It’s also a good idea to talk about how you will pay for and keep track of group expenses – will you take turns paying for meals and hostels and just make sure it evens out? Or will you each pay only for your own costs the whole time?
Getting good sleep and having enough energy is paramount to having a great travel experience. Especially when going from city to city at a fast pace, traveling can really take it out of you and not feeling well-rested can add unnecessary stress. What kinds of places are you willing to stay in and how comfortable do you need to be to sleep well? Will you be utilizing websites like Couchsurfing.org or bringing your own tent for camping? Will you be staying in cheap hostels on the outskirts of town? Or are you willing to shell out some extra dough for nice hostels and hotels in the center of the city?
What kinds of activities are you interested in doing as you travel? Are you someone who enjoys art galleries and museums? Do you want to spend as much time outdoors as possible, hiking, bungee jumping, swimming in the ocean, or are you more into hanging out at shops and cafes in the city? Remember that it is perfectly fine to have different interests and you may occasionally end up splitting up for different activities – that doesn’t mean you won’t make good travel buddies!
Even for an extrovert, traveling with the same one or two or five people for a long period of time can get a little overwhelming. Know that it is ok to need a break! Talk to your friends about how you will make sure you each get enough alone time and what you are willing to do to make sure that you get it.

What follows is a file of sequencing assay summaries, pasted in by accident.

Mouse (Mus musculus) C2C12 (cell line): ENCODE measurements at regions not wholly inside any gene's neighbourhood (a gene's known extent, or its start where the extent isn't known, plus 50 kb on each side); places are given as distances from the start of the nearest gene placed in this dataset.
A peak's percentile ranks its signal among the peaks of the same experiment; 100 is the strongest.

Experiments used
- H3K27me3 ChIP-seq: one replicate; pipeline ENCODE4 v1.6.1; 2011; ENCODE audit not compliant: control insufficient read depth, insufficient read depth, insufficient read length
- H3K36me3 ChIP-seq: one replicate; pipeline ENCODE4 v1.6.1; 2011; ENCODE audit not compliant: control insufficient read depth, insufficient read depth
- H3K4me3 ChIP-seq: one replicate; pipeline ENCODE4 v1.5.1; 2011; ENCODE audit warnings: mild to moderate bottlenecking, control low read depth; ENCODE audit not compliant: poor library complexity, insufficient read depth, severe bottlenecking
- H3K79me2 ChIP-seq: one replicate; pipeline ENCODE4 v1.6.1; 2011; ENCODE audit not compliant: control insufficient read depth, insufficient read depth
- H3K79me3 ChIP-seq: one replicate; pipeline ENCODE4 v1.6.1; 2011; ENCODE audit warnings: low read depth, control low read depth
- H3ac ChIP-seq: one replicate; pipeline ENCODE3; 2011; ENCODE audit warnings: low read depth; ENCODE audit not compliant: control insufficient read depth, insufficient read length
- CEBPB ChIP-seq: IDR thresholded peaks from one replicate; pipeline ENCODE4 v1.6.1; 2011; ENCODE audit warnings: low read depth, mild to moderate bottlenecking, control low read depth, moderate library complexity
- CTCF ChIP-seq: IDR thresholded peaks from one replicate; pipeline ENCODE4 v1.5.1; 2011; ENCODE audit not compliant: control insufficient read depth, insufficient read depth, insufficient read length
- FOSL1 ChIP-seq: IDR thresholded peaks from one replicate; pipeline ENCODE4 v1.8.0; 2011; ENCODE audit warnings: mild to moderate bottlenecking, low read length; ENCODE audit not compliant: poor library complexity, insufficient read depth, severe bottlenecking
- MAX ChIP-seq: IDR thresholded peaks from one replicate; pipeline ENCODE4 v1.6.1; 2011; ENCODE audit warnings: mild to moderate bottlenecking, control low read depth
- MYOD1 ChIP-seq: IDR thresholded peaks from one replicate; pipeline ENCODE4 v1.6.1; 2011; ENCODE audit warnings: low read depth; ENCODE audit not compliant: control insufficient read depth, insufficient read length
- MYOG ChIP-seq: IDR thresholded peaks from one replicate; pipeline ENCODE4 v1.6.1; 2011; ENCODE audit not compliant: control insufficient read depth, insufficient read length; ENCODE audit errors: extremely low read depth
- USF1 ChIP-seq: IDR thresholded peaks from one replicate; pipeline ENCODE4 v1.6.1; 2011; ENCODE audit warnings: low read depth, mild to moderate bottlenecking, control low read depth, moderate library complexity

Will you split up and do your own thing for an afternoon? Will you take a few days apart and meet in the next city? Even if you don’t think you need alone time, it’s a good idea to make sure you get some at least every few days. Sometimes you don’t realize how much you need it until you get some space from the people you’ve been sharing every second with for the last 72 hours!
Meeting New People
When you travel alone, it’s easy to meet new people and decide you want to spend a few days hanging out with them or even going on a mini-adventure together. To me, this is one of the best parts of traveling! But when you are traveling with someone else, they may not always be as keen to add a new person to the mix as you are. Before you invite someone you’ve just met to join your group, whether it’s for a meal or a 7-day trek, it’s always a good idea to check in with each other first and make sure you are both on board.